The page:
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developmental and stem cell biologists

A day in the cleanroom

Posted by , on 28 June 2016

Hello guys, I am a PhD student from University of Strathclyde, UK. My PhD career has two parts: microfabrication and neural recordings. With the help of novel semiconductor fabrication techniques, I can make micro-level devices for neuroscience applications such as neural recordings and optogenetics.

The whole fabrication process is done in the cleanroom which can block any tiny particles in the air and make all the fabrication steps are done in micro- or even nano-scale precisely. In order to keep the good fabrication environment of cleanroom, everyone who wants to enter into the cleanroom will be required to wear this specific suit.

 

 

It will cover your whole body from head to feet; even your eyes are protected by goggles. Thanks to my poor eyesight, I have to wear two glasses! (PS: It really reminds me the nightmare of watching IMAX 3D movie. Every time I go to cinema to watch IMAX 3D movie, the 3D glasses is always unsuitable to my own glasses! T_T)

Well, let’s go back to the story. The device I design for neural recording has multi-layer structure. So Mask Aligner can help me to transfer the designed patterns to the sample layer by layer. I also need to work on these benches to do some chemical works which I call “Magic”! Haha!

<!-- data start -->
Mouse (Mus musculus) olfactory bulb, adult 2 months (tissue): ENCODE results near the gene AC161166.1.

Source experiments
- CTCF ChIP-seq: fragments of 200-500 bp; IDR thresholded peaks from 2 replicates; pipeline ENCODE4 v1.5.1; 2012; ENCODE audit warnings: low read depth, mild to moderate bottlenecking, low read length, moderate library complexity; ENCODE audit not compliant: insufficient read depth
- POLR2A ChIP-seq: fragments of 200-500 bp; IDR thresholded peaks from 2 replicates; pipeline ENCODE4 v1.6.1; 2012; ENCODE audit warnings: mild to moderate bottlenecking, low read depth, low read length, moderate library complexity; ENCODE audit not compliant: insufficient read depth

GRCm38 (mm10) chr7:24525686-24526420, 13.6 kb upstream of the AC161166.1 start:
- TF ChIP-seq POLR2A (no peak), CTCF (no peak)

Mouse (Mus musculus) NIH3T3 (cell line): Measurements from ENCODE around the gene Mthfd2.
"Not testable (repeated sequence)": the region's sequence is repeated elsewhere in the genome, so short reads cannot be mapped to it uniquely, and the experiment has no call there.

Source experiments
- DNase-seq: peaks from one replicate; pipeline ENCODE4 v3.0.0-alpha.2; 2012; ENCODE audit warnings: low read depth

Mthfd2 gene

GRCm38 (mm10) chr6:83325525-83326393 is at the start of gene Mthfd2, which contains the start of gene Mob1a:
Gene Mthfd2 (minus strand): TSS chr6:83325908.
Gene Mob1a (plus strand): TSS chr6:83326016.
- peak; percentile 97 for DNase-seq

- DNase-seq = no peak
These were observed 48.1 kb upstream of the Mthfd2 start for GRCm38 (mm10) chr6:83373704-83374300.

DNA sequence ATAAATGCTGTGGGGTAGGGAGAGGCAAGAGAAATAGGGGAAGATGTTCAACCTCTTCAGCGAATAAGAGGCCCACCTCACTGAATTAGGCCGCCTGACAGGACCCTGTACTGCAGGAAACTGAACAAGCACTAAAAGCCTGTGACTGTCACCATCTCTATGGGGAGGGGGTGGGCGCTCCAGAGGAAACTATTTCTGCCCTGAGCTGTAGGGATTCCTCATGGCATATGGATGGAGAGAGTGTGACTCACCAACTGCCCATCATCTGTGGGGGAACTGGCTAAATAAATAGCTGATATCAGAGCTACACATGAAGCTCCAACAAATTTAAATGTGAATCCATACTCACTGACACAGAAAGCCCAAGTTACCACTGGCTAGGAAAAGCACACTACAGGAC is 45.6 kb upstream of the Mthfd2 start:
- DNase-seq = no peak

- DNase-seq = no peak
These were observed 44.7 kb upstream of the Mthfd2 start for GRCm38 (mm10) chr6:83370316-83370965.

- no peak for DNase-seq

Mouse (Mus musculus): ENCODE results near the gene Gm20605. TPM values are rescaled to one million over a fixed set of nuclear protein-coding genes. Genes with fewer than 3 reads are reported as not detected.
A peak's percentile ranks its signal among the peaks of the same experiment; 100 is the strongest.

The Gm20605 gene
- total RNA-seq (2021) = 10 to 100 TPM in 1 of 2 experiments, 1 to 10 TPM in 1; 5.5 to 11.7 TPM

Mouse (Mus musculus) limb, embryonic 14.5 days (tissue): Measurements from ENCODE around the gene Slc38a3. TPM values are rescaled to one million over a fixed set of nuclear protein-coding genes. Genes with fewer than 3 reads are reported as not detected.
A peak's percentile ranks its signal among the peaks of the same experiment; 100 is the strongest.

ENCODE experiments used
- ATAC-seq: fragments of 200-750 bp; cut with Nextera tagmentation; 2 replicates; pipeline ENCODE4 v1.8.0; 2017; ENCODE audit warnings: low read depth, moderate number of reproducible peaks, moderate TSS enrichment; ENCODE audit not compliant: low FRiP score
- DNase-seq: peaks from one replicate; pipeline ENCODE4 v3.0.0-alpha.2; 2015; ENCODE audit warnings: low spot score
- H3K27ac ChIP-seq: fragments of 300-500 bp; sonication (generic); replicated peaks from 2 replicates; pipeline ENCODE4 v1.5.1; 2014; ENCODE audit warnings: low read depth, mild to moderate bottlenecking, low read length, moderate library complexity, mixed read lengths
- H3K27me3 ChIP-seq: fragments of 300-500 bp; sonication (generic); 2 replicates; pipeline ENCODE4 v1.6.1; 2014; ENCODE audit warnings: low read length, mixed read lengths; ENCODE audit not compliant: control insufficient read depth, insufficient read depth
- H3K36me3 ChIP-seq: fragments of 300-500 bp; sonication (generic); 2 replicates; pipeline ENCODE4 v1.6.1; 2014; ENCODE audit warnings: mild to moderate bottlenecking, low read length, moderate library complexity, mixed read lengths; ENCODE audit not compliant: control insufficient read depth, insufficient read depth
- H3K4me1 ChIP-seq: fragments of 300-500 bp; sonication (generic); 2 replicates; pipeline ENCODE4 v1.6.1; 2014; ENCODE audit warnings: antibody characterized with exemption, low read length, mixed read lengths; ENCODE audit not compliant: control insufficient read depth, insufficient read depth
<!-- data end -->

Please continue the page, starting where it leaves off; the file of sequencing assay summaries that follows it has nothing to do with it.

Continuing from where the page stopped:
When the work is done here, some big guys are waiting for me in the white room. Neurons communicate with each other via electrical signals which are called Spikes and the amplitude of spikes is about microvolt. Therefore, metal with low resistance is required.

 

 

Yes! Gold! It is you! See the big guy there? His name is Sputter and he will deposit a uniform thin layer of gold on the sample. Then RIE (reactive ion etching) will draw a picture on the gold layer to form patterns that I want to have.

 

 

See! Great job!! Well done!!!

The device is used to record signals in vitro. The tissues will be cultured on the top of the array and the spikes will be recorded by these electrodes and transmitted to the outer electronic system. The fabrication work is a little bit tricky because it requires time to practise and optimize. Sometimes it is annoying to be honest but I have already drawn into it.

Good luck to my device! GOOOOOD luck to my PhD!




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Categories: Careers, Lab Life

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